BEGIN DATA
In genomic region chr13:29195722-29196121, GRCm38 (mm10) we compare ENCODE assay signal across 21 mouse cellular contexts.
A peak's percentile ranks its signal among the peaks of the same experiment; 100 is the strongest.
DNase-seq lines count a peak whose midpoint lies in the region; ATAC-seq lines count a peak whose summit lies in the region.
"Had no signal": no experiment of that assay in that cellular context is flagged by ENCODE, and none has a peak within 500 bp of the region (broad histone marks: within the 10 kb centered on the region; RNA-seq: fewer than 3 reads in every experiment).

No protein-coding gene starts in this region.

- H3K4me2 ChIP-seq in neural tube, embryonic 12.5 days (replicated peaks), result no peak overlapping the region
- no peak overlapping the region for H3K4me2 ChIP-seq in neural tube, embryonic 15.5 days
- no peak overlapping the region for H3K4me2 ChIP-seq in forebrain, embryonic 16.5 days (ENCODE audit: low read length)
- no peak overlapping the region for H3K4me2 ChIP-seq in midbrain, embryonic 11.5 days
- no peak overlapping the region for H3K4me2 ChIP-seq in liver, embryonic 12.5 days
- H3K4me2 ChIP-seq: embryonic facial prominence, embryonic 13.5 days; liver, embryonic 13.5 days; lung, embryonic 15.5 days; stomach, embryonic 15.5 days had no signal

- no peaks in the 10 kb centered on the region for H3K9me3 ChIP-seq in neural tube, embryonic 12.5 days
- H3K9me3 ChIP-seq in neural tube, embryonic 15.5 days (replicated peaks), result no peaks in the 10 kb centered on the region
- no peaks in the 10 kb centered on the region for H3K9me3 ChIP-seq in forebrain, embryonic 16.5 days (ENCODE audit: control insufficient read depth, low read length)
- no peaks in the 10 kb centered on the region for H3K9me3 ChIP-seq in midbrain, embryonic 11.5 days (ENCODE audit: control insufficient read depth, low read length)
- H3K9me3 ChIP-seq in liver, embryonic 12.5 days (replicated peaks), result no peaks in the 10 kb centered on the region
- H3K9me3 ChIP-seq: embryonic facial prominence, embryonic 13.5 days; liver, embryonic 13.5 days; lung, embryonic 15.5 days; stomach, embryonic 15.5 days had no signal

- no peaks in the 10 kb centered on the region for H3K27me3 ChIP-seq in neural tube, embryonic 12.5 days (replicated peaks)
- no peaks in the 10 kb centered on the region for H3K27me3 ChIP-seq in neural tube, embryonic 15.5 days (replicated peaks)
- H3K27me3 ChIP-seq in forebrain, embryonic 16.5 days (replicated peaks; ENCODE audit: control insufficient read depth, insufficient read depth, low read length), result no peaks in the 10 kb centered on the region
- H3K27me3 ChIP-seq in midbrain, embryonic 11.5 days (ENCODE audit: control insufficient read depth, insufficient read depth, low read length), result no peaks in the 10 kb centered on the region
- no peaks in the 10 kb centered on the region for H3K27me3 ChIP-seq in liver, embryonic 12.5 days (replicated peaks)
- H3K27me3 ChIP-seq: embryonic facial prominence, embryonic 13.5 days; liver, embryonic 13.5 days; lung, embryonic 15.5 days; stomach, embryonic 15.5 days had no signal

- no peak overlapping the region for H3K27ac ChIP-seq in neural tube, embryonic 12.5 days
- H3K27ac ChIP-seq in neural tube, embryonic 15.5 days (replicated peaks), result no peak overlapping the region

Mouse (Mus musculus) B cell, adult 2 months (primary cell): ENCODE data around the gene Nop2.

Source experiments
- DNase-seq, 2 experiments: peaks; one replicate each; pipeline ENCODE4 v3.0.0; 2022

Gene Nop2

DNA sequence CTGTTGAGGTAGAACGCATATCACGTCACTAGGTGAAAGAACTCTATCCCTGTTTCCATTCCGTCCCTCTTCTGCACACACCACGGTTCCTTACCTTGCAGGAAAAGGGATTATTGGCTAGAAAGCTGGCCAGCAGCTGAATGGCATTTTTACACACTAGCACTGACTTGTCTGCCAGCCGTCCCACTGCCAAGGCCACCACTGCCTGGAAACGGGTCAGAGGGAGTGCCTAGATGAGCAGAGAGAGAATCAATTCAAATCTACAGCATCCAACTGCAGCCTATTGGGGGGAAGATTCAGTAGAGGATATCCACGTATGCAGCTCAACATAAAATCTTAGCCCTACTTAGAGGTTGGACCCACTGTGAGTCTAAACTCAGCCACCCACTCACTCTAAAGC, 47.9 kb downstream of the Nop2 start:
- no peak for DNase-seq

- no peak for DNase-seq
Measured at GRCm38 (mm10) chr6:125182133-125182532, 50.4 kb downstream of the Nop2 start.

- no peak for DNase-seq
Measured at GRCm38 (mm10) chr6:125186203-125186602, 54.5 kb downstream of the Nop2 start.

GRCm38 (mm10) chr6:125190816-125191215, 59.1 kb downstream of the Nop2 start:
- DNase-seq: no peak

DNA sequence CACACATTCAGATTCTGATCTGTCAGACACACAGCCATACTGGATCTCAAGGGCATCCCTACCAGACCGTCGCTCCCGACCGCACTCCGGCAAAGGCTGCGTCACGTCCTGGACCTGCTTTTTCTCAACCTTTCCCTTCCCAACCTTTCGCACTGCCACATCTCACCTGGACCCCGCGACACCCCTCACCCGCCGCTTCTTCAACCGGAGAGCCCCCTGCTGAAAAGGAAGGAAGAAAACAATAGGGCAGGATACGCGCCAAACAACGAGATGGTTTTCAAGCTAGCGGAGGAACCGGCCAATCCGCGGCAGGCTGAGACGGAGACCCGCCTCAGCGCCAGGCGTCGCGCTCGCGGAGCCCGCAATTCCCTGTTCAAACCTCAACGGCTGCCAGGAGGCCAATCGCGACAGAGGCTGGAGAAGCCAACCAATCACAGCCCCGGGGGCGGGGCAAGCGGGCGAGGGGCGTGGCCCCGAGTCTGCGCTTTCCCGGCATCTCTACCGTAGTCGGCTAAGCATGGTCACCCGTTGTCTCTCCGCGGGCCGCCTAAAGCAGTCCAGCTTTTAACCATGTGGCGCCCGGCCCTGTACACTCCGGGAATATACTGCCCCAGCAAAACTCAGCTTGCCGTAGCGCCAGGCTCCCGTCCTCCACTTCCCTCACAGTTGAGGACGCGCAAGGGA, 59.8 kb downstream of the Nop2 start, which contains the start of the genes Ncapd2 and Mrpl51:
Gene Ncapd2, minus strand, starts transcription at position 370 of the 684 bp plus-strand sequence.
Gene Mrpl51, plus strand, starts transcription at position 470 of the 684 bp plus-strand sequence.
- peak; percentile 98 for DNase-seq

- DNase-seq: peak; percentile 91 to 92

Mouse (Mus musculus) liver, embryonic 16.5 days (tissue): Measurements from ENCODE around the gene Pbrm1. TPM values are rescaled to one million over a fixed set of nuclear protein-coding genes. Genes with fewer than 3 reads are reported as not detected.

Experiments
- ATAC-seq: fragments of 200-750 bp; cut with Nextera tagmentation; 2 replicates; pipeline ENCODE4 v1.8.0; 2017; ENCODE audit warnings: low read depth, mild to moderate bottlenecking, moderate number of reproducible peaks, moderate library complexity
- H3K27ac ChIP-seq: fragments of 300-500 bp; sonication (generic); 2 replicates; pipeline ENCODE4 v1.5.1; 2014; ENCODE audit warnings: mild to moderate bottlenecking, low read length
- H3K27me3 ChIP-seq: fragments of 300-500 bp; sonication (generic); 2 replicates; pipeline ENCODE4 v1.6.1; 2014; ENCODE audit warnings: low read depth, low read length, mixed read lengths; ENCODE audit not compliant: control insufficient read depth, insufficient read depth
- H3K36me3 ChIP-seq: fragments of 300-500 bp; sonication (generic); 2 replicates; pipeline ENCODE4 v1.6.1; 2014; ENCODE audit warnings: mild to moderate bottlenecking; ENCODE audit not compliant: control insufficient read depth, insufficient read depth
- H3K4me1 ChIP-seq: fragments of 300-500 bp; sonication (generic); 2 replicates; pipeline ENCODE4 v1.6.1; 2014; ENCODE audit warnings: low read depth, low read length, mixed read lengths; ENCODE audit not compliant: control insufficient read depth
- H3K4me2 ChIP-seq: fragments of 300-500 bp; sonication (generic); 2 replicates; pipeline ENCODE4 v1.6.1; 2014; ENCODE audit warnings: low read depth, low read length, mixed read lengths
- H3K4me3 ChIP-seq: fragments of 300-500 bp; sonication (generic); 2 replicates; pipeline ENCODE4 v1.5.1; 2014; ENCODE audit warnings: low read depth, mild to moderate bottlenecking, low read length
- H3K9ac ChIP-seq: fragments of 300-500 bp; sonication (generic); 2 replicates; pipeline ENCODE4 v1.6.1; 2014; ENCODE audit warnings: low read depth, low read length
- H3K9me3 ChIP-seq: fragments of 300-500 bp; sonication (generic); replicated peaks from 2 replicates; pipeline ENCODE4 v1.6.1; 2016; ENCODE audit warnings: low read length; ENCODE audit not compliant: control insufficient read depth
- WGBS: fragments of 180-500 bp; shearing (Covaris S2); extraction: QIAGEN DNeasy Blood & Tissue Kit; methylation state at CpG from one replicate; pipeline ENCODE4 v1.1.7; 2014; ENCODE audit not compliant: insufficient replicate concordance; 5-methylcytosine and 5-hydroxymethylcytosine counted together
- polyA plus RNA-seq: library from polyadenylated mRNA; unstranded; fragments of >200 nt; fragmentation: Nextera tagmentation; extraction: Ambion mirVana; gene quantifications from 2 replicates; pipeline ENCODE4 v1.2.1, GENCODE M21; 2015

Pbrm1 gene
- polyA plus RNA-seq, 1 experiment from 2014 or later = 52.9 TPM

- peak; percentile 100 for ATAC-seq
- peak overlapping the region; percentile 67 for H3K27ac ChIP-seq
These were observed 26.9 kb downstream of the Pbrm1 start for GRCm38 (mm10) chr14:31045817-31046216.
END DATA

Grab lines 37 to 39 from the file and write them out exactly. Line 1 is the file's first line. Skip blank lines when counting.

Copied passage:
- DNase-seq: no peak

DNA sequence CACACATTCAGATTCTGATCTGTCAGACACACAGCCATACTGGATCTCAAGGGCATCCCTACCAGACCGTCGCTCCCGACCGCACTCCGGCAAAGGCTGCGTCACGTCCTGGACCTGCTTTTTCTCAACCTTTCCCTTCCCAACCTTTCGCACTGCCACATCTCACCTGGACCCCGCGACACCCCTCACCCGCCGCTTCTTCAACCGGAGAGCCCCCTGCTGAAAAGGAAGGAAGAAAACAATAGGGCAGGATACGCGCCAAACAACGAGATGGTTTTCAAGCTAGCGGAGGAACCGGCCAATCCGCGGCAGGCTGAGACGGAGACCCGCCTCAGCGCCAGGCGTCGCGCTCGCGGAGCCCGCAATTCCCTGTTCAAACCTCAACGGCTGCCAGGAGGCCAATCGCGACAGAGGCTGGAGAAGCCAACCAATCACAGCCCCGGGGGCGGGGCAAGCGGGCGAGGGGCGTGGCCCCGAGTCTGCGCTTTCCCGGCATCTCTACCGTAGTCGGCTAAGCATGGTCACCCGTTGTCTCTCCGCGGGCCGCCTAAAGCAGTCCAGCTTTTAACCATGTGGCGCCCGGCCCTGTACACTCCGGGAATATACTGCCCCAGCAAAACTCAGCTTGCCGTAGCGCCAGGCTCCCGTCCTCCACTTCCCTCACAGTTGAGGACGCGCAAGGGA, 59.8 kb downstream of the Nop2 start, which contains the start of the genes Ncapd2 and Mrpl51:
Gene Ncapd2, minus strand, starts transcription at position 370 of the 684 bp plus-strand sequence.